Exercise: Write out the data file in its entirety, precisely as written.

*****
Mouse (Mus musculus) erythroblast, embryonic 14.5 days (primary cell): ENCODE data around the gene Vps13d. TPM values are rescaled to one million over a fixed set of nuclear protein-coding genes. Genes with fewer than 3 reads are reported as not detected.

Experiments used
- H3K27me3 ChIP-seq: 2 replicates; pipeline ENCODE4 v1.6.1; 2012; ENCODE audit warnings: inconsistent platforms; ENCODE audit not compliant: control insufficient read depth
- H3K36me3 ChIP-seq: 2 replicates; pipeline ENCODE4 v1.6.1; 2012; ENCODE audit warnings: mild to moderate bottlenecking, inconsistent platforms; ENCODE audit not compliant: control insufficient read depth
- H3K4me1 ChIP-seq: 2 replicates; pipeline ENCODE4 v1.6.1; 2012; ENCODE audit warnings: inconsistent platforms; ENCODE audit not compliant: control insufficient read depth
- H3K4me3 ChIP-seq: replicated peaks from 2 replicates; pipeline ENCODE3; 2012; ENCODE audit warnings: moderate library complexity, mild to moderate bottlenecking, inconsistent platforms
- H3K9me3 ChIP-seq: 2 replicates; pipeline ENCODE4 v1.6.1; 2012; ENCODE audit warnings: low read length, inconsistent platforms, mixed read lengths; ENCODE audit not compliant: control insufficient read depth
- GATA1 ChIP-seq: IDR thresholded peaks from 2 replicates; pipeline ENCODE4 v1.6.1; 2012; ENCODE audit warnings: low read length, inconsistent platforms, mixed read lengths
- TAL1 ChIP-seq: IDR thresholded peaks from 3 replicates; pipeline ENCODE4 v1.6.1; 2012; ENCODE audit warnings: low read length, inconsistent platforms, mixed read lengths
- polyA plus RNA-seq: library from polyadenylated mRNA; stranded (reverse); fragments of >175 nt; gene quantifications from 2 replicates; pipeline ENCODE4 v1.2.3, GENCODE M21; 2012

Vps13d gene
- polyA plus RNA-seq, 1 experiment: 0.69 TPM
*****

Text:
Mouse (Mus musculus) erythroblast, embryonic 14.5 days (primary cell): ENCODE data around the gene Vps13d. TPM values are rescaled to one million over a fixed set of nuclear protein-coding genes. Genes with fewer than 3 reads are reported as not detected.

Experiments used
- H3K27me3 ChIP-seq: 2 replicates; pipeline ENCODE4 v1.6.1; 2012; ENCODE audit warnings: inconsistent platforms; ENCODE audit not compliant: control insufficient read depth
- H3K36me3 ChIP-seq: 2 replicates; pipeline ENCODE4 v1.6.1; 2012; ENCODE audit warnings: mild to moderate bottlenecking, inconsistent platforms; ENCODE audit not compliant: control insufficient read depth
- H3K4me1 ChIP-seq: 2 replicates; pipeline ENCODE4 v1.6.1; 2012; ENCODE audit warnings: inconsistent platforms; ENCODE audit not compliant: control insufficient read depth
- H3K4me3 ChIP-seq: replicated peaks from 2 replicates; pipeline ENCODE3; 2012; ENCODE audit warnings: moderate library complexity, mild to moderate bottlenecking, inconsistent platforms
- H3K9me3 ChIP-seq: 2 replicates; pipeline ENCODE4 v1.6.1; 2012; ENCODE audit warnings: low read length, inconsistent platforms, mixed read lengths; ENCODE audit not compliant: control insufficient read depth
- GATA1 ChIP-seq: IDR thresholded peaks from 2 replicates; pipeline ENCODE4 v1.6.1; 2012; ENCODE audit warnings: low read length, inconsistent platforms, mixed read lengths
- TAL1 ChIP-seq: IDR thresholded peaks from 3 replicates; pipeline ENCODE4 v1.6.1; 2012; ENCODE audit warnings: low read length, inconsistent platforms, mixed read lengths
- polyA plus RNA-seq: library from polyadenylated mRNA; stranded (reverse); fragments of >175 nt; gene quantifications from 2 replicates; pipeline ENCODE4 v1.2.3, GENCODE M21; 2012

Vps13d gene
- polyA plus RNA-seq, 1 experiment: 0.69 TPM